“To me, it is a very simple problem to solve. We are all using mobile phones for instance. If government makes it a policy that you should save for your health, it is going to relieve them a lot of headache. When I recharge my phone every week or every month, a certain percentage should be set aside for my health and if that money goes into a pool which is being done now with this NHIS, we have a larger pool so that if anybody is sick even if he needs N5 million for his treatment, there is not going to be any headache, it is just a matter of dipping your hands inside the pool and you take care of that person.”

   Underscoring the importance of values such as hard work, sacrifice and persistence, Dr.  Wahab, who had been elected twice by graduating medical students as the best lecturer in the Faculty of Clinical Sciences, enjoined young academics to identify their passion and pursue it. He said, “I think if you are driven by your passion and you are persistent, if you put in some hard work and with God being on one's side, one will achieve success.” These virtues, he continued, have contributed in no small measure to his success within the academia. “Some people have the focus of just getting employment in the University as an academic and rising to become a professor and they will not mind what kind of paper they submit for promotion. For them, the end justifies the means, however, if you will be an academic that will be worth your salt, the end should not justify the means. The way to getting to that end should matter too”, he maintained.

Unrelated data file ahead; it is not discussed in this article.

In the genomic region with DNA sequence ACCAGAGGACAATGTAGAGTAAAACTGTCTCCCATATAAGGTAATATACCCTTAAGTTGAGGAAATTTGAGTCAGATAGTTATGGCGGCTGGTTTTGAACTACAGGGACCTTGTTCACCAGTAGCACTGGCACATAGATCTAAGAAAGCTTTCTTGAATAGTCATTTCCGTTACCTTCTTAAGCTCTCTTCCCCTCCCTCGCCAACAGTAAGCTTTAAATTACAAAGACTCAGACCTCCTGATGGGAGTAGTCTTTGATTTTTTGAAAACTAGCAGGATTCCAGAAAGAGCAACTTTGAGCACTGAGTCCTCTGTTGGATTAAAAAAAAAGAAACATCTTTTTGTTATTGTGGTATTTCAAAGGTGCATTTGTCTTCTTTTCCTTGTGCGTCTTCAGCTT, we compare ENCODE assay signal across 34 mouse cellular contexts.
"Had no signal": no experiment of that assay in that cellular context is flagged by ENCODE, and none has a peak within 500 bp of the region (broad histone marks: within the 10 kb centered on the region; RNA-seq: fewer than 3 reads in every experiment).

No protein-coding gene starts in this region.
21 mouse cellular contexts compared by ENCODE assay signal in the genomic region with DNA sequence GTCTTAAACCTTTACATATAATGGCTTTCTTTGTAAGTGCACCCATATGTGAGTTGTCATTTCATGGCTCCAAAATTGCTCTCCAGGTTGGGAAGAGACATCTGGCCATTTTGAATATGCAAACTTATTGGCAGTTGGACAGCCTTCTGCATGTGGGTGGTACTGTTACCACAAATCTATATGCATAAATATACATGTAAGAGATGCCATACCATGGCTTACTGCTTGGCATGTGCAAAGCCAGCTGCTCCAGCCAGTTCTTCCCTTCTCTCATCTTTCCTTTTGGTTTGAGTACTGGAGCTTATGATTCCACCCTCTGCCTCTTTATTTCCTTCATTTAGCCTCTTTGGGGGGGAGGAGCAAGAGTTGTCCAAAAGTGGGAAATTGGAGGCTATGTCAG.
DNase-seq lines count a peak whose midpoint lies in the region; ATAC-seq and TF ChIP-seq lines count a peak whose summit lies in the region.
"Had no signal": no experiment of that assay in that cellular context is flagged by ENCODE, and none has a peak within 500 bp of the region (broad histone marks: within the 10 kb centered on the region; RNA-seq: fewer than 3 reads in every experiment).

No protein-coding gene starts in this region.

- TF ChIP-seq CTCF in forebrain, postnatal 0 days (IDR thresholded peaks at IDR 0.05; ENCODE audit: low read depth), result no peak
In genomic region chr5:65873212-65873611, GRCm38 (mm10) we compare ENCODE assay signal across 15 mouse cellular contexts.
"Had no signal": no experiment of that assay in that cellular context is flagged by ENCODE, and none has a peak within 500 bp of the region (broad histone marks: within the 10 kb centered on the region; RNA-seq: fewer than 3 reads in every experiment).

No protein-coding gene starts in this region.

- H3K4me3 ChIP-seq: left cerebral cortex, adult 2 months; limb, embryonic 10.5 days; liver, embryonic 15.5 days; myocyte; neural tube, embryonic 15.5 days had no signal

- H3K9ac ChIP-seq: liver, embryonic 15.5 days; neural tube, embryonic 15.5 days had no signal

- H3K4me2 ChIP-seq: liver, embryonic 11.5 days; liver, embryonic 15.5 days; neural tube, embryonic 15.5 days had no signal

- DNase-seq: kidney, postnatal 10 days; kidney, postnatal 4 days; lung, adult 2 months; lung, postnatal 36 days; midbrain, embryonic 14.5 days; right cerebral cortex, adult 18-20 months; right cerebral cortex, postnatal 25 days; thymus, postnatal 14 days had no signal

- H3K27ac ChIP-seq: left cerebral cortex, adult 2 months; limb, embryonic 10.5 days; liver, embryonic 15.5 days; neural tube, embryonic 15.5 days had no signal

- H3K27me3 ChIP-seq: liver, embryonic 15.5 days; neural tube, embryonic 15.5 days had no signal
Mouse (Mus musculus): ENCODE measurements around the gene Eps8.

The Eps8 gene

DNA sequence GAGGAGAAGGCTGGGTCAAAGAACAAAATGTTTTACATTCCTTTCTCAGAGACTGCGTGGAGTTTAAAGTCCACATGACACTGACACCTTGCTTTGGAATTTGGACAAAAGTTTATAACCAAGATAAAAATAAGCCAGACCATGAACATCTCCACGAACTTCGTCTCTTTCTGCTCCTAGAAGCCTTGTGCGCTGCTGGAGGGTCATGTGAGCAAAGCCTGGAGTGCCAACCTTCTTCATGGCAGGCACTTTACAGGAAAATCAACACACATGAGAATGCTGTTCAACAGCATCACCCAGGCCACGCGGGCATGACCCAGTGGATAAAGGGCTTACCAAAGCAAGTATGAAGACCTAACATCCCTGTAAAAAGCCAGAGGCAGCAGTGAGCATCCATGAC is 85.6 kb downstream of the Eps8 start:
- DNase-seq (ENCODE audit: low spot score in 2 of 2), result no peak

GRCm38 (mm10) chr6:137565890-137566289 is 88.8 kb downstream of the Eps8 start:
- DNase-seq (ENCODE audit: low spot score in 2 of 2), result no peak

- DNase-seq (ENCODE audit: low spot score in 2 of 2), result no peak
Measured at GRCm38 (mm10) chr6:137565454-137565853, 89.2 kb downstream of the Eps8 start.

Aside from winning the best researcher prize at the University of Ilorin, the renowned scholar had also won many other international awards and scholarships. Among these is the Commonwealth Scholarship for his further professional trainings at the University College, London and the Institute of Neurology and National Hospital for Neurology and Neurosurgery, Queen Square, London; the American Academy of Neurology International Scholarship; the World Federation of Neurology Travelling Fellowship and the International Brain Research Organization Scholarship. For his undergraduate study, he was awarded a scholarship by the Islamic Development Bank (IDB).

Born to the family of late Alhaji Abdulwahab Ajadi Gbadamosi and Sariyu Alari Abdulwahab in the famous Opoyeosa area of Ibadan, the young Wahab had his early education at St. Peter's Catholic School, Oke Are and Apata Community Grammar School, Ibadan where he graduated with the best result in 1987. Recalling his growing up days which he described as 'fun,' this Unilorin alumnus has this to say on his philosophy about life: “It is very simple. Do unto others the way you want them to do to you and for those who have got to a level, you should be ready to pull others up. I usually joke with people that the very fierce dog you see in your neighbourhood was once a puppy- meaning that, you need to mentor others, they have potentials and it is just for them to get someone to mentor them and they can actually be better than yourself. It is just a matter of guiding them so that they get to their potentials and we should always work together, because together, we achieve more.”